Islington rough sleeper count: Volunteers count 57 people bedding down in streets - up from 43
PUBLISHED: 14:18 02 December 2019 | UPDATED: 12:17 03 December 2019
Volunteers counted 57 rough sleepers on the streets of Islington during the annual count on Friday - an increase of 14 people since last year.
The count gives a "snapshot" of the number of people bedding down outside, but the true figure is higher as it does not include those sleeping on public transport or in late night restaurants - or those standing or sitting near their bedding are not counted.
Volunteers are split into groups, while the police patrol the parks and estates. The Gazette teamed up with Islington Council's street population co-ordinator, Sarah Turley, to search half of Clerkenwell ward.
We counted eight rough sleepers in doorways but there were also some standing up near their sleeping bags. Sarah said: "We are getting people into accommodation but what we are continuing to see is people arriving [on the streets], and we are just not stemming that flow."
She believes the introduction of the online-only universal credit system, where the first payment can take five weeks, is "messing people up". She also blames short-term tenancies and a lack of affordable housing.
We had not even left Upper Street when the harsh reality of life on the streets was underscored by a rough sleeper with a wounded leg being denied free passage onto a bus, despite showing the driver her injury.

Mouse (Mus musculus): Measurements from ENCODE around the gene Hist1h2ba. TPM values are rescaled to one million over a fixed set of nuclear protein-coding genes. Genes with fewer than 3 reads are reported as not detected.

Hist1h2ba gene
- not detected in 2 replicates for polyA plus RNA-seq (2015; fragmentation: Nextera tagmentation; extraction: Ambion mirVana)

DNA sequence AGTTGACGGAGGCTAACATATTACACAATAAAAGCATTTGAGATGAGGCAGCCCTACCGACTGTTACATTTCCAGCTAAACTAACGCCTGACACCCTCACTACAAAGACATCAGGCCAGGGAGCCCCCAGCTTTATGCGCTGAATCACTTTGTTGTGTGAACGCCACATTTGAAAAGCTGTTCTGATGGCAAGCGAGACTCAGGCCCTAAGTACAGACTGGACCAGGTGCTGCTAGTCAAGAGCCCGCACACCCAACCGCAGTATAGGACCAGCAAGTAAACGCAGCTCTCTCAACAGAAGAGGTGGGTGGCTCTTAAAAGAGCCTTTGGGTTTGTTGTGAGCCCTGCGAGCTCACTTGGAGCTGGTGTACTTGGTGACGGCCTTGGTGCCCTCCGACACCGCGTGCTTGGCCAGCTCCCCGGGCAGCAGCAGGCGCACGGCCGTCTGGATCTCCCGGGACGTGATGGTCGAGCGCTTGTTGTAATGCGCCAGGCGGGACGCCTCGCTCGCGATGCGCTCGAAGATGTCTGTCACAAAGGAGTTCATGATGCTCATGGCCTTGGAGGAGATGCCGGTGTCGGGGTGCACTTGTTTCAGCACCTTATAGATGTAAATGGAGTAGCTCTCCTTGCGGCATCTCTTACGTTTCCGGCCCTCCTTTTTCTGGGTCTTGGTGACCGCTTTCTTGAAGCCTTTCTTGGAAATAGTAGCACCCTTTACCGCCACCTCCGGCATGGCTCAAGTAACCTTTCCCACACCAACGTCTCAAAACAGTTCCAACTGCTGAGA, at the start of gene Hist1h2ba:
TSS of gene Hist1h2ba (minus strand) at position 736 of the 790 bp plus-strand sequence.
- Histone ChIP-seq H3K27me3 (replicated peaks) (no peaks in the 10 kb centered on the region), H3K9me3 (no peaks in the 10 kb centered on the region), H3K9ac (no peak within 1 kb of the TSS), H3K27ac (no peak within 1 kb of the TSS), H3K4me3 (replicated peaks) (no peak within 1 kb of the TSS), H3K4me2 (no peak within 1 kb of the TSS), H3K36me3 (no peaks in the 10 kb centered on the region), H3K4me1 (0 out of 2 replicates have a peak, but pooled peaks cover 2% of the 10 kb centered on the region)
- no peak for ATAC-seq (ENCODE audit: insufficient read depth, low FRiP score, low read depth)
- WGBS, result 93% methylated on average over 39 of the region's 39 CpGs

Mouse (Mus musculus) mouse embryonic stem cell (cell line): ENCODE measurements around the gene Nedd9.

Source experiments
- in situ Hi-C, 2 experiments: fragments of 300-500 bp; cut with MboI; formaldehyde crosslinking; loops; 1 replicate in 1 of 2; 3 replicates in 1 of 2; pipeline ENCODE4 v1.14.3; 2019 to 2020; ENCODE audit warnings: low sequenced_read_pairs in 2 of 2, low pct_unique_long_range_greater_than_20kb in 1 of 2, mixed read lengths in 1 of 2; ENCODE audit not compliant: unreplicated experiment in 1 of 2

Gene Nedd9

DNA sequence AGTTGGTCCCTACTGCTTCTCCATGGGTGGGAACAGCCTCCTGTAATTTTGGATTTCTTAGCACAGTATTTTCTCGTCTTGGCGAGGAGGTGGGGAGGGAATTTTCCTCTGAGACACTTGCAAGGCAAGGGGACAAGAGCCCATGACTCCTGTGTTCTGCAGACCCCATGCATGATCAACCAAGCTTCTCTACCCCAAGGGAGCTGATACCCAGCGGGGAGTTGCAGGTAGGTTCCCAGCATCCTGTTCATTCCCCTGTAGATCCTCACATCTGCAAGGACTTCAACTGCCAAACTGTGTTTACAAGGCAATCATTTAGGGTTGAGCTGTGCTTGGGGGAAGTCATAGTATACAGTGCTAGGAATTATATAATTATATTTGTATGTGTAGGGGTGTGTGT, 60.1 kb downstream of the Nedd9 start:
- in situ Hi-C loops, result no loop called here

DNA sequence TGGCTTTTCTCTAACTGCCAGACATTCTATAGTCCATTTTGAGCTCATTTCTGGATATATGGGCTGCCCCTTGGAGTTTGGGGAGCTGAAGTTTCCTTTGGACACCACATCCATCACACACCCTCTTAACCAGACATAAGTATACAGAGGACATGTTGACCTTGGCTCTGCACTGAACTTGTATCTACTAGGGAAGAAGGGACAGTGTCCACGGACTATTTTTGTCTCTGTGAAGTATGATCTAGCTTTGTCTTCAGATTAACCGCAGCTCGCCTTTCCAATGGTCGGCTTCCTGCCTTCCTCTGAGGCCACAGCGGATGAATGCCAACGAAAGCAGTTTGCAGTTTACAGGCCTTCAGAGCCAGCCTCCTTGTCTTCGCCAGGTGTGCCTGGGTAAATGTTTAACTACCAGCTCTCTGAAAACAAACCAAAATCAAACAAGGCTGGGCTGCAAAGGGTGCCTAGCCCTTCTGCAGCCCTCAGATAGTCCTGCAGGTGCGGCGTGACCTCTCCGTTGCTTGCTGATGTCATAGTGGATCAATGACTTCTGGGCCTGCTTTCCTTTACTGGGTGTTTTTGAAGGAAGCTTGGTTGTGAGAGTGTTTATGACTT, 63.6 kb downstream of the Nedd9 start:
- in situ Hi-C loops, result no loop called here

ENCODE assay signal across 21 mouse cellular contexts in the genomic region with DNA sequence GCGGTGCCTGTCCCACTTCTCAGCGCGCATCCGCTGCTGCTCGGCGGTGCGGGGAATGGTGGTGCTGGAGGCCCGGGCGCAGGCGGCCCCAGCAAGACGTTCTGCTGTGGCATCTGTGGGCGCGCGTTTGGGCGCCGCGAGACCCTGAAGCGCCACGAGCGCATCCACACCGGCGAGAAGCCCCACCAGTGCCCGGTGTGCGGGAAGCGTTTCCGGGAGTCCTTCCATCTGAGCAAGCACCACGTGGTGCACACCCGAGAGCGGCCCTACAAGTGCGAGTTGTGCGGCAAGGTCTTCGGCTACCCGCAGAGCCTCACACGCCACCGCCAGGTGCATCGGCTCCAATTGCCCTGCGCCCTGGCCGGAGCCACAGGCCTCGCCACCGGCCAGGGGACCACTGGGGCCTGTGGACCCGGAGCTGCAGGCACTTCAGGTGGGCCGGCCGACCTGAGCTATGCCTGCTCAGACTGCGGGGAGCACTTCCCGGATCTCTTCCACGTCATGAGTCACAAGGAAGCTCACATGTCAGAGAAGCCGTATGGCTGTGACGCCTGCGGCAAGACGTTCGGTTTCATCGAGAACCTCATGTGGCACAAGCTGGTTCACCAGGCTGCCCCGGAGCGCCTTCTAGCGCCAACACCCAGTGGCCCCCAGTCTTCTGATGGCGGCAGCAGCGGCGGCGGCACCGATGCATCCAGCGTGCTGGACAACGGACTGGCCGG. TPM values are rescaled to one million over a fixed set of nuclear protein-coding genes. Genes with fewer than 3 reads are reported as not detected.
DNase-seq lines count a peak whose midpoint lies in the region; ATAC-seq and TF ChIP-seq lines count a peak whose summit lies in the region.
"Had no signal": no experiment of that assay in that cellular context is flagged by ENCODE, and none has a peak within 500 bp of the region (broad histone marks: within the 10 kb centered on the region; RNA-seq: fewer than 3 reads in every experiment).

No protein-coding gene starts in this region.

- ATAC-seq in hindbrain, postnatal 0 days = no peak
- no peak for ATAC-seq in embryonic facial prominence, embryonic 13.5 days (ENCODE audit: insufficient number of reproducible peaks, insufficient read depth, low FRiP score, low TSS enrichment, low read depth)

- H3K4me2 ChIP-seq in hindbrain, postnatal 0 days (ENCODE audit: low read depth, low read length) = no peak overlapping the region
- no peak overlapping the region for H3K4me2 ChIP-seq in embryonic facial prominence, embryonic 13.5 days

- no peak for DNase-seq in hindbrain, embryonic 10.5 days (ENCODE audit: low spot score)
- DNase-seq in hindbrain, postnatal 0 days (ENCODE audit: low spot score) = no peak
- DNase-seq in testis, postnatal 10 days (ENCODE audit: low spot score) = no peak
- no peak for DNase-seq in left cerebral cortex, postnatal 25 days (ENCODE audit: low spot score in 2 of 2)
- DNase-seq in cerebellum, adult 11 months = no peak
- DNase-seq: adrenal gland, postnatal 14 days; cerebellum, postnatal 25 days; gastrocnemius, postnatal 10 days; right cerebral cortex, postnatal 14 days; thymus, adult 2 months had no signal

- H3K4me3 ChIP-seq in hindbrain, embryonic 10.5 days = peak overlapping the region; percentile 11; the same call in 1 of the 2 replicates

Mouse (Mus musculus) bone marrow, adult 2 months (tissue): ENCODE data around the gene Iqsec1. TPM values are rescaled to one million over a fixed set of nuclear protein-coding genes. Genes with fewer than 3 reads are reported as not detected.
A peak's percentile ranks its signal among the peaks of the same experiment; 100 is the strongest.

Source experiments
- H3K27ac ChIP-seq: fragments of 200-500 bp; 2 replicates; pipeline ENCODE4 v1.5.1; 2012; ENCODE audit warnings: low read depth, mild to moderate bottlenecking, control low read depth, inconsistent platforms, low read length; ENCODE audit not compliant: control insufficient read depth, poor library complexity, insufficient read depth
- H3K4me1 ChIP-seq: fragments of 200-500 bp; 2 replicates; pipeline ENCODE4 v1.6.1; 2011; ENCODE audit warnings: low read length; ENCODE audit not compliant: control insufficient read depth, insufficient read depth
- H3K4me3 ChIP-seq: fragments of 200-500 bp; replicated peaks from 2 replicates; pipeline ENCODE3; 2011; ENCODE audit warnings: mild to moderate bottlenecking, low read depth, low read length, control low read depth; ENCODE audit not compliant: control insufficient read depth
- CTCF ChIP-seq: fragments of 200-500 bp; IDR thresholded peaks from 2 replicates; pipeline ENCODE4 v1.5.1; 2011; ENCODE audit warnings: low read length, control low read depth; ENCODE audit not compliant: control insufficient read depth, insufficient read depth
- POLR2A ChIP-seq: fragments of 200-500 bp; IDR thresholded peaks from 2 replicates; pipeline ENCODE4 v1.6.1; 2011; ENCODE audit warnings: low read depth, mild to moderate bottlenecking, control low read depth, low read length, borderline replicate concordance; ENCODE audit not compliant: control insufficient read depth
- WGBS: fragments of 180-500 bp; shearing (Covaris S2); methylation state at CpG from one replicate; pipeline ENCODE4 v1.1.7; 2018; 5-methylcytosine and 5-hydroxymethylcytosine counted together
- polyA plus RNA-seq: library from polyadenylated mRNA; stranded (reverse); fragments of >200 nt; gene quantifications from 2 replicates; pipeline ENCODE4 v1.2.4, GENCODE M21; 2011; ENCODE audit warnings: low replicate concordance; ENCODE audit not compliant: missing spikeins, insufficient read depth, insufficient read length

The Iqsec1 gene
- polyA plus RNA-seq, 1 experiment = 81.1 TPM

Another homeless woman, "L", is 41 and has been homeless since she was 19. She grew up in foster care and children's homes in Hackney before she started sleeping on the streets.
L has been "in and out of prison" but has been back out on the roads for a year. She suffers from epilepsy and self harms.
"My dad was an alcoholic and my brother was a heroin and crack addict, obviously I'm a user," she said. "I got drugs when I was 14 because of my brother. It has been pretty tough, really. My daughter is 22 and lives in Spain. You have [the] Crisis [appeal] at Christmas, it's only, what, for two weeks? You get used to being somewhere and then get kicked out in the cold again."
It was 2am and she was alone on a quiet street.
"I'm a female on my own. I don't want to be out here. I think I've had one hostel in all them years I've been on the streets. I want to be in the warm," she said.
L has never voted and doesn't know who she'd support in the general election.
Asked what she'd change if she were prime minister, she said: "I would open more shelters for people, definitely.
"Even if it was just a church open for the night with camp beds so people have somewhere safe. Everyone is getting pneumonia and things like that."
She added: "Sometimes I didn't mind prison because I got off drugs. I had my job. I had nothing to worry about.
"That's the level, it was that cold out here I was just getting nicked to get off the streets."
Sarah arranged for a colleague to take L to a hostel where she can sleep for a night or two and have a shower. They took her details and asked her to visit the council office in Upper Street on Friday to see if they can help her find some form of accommodation.